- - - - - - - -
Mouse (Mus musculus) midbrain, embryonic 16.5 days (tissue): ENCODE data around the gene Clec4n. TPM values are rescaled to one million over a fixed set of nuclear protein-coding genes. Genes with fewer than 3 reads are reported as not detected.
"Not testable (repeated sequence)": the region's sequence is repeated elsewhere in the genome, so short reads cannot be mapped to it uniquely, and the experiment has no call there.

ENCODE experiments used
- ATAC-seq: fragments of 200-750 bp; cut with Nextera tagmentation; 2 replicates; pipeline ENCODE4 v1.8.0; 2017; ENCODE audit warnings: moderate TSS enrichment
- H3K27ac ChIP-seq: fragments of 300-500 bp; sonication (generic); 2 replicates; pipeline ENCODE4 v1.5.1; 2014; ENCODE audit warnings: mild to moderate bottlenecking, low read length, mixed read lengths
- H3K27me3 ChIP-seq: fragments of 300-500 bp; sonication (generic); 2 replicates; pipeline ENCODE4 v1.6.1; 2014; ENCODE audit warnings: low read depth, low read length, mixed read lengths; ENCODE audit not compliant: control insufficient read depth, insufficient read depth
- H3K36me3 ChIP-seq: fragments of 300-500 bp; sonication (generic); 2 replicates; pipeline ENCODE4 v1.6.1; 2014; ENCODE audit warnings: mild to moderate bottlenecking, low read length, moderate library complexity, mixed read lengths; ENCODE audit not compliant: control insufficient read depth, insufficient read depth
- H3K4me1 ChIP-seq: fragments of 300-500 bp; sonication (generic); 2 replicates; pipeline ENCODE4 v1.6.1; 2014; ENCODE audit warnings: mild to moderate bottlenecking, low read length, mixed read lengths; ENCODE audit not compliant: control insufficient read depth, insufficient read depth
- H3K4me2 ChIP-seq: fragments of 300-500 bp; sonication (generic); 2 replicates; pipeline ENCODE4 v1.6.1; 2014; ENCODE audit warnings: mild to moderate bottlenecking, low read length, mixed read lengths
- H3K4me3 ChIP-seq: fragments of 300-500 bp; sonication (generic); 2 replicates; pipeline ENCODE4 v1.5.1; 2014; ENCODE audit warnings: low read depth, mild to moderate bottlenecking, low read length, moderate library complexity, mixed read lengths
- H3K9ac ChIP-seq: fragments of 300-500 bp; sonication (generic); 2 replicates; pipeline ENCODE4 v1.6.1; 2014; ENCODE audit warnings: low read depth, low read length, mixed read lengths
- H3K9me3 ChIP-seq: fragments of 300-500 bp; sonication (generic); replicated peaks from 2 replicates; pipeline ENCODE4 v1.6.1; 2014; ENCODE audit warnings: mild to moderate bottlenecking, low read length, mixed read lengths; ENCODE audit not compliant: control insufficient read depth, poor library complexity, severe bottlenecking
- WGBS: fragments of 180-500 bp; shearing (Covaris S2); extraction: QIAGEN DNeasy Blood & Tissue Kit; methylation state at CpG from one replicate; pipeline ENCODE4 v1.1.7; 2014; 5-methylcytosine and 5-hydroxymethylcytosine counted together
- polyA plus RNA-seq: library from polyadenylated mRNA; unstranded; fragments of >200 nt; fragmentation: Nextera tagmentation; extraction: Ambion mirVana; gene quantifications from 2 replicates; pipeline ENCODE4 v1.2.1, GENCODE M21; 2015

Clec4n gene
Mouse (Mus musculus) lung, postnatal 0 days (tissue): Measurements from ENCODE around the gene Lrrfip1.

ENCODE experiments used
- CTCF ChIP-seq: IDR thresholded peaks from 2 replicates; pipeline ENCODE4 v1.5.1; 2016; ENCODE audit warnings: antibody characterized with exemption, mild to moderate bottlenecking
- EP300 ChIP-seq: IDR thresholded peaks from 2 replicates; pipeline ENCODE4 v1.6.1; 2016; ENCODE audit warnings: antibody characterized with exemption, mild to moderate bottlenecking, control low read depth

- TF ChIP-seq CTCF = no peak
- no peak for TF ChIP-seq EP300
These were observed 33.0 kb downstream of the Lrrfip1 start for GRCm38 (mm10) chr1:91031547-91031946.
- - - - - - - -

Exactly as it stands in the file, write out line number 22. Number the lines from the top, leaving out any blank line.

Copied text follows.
These were observed 33.0 kb downstream of the Lrrfip1 start for GRCm38 (mm10) chr1:91031547-91031946.